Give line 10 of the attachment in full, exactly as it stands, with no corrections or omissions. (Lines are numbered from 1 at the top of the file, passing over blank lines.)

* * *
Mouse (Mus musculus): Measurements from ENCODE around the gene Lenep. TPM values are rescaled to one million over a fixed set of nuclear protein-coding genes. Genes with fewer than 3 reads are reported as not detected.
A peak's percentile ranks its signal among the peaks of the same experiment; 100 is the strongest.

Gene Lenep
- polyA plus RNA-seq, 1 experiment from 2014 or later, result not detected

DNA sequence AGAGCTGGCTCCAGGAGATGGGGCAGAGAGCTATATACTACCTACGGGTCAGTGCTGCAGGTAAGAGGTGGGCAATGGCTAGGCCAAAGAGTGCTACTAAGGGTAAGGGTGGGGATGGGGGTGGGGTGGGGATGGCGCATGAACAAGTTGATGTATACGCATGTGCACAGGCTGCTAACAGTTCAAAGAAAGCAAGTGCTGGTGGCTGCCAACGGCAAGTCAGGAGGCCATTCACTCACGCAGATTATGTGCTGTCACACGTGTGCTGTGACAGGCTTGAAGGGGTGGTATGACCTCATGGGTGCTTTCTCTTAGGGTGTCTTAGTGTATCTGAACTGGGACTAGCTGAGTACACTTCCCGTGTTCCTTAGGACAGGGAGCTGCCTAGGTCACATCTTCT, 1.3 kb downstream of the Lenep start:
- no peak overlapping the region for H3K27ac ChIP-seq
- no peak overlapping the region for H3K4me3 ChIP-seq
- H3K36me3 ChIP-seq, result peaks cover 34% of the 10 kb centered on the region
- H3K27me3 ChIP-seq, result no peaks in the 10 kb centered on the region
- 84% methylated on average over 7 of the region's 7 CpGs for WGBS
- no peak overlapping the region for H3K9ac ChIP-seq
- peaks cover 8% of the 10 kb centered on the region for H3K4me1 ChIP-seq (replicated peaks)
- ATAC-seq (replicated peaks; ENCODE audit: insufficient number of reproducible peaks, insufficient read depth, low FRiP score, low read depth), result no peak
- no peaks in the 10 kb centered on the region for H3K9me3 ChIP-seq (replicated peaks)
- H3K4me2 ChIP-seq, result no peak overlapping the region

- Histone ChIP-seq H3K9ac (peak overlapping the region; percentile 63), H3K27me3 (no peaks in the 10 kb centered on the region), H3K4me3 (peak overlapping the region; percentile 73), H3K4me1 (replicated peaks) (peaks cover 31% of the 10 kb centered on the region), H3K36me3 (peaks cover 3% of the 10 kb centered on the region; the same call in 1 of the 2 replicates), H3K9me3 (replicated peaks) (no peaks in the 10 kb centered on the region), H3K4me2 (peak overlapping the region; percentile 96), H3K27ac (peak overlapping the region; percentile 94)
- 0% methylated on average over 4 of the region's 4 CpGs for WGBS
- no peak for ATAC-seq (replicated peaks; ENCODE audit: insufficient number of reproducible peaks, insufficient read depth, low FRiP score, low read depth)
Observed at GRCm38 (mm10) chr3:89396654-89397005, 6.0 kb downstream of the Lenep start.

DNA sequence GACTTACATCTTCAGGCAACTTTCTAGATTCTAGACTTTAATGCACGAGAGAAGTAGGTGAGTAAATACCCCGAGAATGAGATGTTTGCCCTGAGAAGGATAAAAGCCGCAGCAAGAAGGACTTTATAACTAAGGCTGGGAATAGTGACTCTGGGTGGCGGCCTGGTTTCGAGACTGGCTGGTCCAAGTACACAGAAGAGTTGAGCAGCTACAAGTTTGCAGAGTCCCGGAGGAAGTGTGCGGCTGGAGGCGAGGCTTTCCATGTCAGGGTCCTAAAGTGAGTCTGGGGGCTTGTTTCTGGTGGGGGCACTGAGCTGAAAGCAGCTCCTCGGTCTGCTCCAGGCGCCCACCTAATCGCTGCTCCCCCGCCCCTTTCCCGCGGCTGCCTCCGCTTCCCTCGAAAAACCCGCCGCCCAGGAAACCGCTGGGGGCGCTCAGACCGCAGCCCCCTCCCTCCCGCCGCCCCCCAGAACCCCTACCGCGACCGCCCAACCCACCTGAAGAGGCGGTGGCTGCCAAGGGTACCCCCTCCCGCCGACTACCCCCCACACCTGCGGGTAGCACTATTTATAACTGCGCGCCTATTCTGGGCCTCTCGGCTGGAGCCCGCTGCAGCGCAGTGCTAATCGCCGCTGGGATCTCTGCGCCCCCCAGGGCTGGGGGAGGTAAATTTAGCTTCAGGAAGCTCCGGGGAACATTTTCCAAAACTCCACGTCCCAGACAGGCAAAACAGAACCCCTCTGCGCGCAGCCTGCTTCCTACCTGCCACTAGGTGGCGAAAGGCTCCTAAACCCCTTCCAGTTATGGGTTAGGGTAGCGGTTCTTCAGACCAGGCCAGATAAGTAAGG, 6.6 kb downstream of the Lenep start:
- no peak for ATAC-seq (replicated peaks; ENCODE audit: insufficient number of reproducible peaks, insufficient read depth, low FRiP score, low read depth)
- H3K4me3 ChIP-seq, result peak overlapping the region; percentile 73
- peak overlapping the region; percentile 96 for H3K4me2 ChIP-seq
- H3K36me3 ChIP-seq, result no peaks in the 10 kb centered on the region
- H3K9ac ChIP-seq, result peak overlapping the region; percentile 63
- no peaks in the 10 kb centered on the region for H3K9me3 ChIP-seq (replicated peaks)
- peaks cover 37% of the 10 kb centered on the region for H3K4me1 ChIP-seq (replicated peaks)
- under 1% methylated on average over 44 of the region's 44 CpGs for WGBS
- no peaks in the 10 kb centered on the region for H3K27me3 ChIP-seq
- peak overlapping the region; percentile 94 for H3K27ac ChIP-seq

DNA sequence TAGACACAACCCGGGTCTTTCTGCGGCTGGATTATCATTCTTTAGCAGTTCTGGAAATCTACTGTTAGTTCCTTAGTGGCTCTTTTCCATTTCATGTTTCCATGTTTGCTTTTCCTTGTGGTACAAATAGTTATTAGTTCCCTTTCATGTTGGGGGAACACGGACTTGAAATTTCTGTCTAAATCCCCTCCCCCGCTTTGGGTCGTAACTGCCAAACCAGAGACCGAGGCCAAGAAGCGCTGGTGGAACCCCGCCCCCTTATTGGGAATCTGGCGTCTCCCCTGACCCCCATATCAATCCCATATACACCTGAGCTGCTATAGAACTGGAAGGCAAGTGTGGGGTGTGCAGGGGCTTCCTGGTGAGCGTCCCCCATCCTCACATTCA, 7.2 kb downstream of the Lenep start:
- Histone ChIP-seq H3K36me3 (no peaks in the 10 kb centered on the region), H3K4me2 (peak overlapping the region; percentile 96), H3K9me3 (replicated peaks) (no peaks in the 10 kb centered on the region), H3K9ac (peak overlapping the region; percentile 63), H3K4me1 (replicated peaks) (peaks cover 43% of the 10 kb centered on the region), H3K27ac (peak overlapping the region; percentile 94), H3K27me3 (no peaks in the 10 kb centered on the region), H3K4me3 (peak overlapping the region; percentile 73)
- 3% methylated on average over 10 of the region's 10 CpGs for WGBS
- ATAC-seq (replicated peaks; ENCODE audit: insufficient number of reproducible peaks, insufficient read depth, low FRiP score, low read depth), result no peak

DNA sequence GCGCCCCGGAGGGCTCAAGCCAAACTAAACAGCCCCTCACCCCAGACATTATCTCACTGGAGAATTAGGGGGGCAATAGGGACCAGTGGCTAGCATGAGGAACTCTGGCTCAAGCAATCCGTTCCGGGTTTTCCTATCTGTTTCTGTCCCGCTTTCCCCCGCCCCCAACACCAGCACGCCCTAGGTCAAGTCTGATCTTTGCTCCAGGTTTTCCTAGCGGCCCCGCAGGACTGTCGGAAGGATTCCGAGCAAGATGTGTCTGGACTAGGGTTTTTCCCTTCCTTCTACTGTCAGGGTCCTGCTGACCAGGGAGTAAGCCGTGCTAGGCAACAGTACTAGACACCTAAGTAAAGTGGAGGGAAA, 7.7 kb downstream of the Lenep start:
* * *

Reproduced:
- 84% methylated on average over 7 of the region's 7 CpGs for WGBS